Hi @Stanssmallestfan. If you are over 50, it would be a great first step for you to contact Pension Wise, the free government-run guidance service. It will be able to take a look at the type and terms of your pensions and help you work out what to do with each and when. But it looks like you have one personal pension (the Aviva one) that you have continued to pay into; two former workplace ones and an NHS one. Serps are the old additional top-ups that people used to pay to get extra State Pension - the scheme is no longer running but you can perform a SERPS pension check by writing to HMRC with your National Insurance number and a few other personal details, including your full name, previous name (if applicable), address and date of birth to find out what happened to yours.

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BeckyPensionBee · 08/03/2023 10:47

Margrethe · 01/02/2023 20:11

How do we create different pots to crystallise? How do we keep these pots separate so we can take some pension now and keep saving into the pension that isn’t crystallised?

Hi @Margrethe. When you reach the age you can start to access your pension, you can choose to take some or all of your tax-free cash (or none at all til later) and you can choose whether or not you want to start taking an income from the rest. This might involve moving some of your pot into 'drawdown'. How this arrangement works depends on your provider - not all offer drawdown, so you might need to switch to a new provider if you want to do this. The amount accessed and moved into drawdown is 'crystallised', the rest is uncrystallised. Depending on your provider, both pots can remain invested in exactly the same way. Some providers allow you to invest the drawdown pot differently to the pot that is uncrystallised.

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Chewbecca · 08/03/2023 10:48

BeckyPensionBee · 08/03/2023 10:36

Hi @Chewbecca. You don't generally incur admin fees for moving a pension to another provider unless there are exit fees associated with your particular pension. It's best to check. From the way you have phrased your description of your pension though (as an amount of income per year), it sounds like the pension is defined benefit, so this income could be guaranteed and the pension might also come with other benefits. This means even if it is just a few hundred pounds a year, it might be best to leave it where it is. In fact it might not be possible to move it without advice, anyway.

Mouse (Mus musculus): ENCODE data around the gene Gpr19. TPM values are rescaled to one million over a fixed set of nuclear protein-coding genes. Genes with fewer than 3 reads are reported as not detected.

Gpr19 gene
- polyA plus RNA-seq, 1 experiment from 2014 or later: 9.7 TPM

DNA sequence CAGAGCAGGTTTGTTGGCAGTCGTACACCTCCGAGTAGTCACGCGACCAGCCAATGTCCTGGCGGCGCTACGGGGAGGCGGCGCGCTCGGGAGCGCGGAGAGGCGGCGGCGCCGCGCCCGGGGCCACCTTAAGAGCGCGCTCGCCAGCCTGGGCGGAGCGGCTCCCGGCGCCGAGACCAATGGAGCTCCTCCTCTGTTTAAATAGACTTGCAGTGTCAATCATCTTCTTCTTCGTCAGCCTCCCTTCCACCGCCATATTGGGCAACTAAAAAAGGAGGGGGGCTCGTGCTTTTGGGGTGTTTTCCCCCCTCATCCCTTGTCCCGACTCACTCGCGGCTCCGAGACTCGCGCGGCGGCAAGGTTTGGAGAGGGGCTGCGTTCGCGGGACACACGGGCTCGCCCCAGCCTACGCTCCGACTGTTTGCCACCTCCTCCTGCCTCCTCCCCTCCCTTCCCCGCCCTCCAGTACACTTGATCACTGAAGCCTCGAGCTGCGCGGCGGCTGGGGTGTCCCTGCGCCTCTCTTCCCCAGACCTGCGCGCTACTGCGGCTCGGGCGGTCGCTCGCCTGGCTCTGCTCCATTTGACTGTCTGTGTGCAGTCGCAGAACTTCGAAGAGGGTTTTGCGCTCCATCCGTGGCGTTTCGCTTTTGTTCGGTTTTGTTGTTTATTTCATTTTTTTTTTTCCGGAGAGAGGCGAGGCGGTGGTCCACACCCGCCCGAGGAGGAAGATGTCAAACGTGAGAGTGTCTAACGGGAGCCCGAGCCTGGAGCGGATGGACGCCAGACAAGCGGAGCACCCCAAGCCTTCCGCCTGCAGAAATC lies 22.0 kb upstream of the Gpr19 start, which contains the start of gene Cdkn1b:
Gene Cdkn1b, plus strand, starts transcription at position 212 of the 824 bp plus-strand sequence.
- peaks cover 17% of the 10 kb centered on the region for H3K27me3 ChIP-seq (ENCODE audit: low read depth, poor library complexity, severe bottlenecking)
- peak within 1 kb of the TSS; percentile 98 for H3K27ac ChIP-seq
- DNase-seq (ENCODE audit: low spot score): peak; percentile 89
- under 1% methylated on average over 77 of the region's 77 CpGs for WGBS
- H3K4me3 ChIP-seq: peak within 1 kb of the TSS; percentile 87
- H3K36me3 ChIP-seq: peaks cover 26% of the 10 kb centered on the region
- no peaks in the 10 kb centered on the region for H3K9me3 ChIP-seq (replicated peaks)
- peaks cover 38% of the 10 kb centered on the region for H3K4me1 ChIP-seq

I think you have posted the answer to a different question here.

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BeckyPensionBee · 08/03/2023 10:48

Toooldtoworry · 01/02/2023 20:23

What's the best calculator to use to ascertain how much we should pay into our pensions?

Previously used Retireready one which makes no sense to me.

Hi @Toooldtoworry. PensionBee has a great calculator here www.pensionbee.com/pension-calculator. You need to know what your target retirement income is first. For that, you might try using the Pensions and Lifetime Savings Association retirement living standards guidance, which can be found here.retirementlivingstandards.org.uk. How much you need (and therefore how much you contribute) will depend on what kind of lifestyle you want or need when you retire and also whether you are in a couple. It will also depend on whether you are on track for the full State Pension so check this too, here www.gov.uk/check-state-pension

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BeckyPensionBee · 08/03/2023 10:49

FictionalCharacter · 01/02/2023 21:15

I would like to pay extra into my DC scheme to save income tax. How do I work out the best amount to save, and how do I calculate the tax saving?

Hi @FictionalCharacter. Firstly this is a great idea. The tax saving is basically the amount of tax you would have paid if you had taken the money as income rather than put it into a pension. However if your workplace pension is made on a salary sacrifice basis, you could also save on National Insurance contributions too if you increase your contributions. If you get a pay rise that pushes you into the next tax bracket or if you earn just above an income tax threshold, then putting more into your pension via salary sacrifice can keep you in the lower tax bracket, as your salary for tax purposes would be the after pension amount.

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BeckyPensionBee · 08/03/2023 10:50

BrokenWing · 02/02/2023 10:18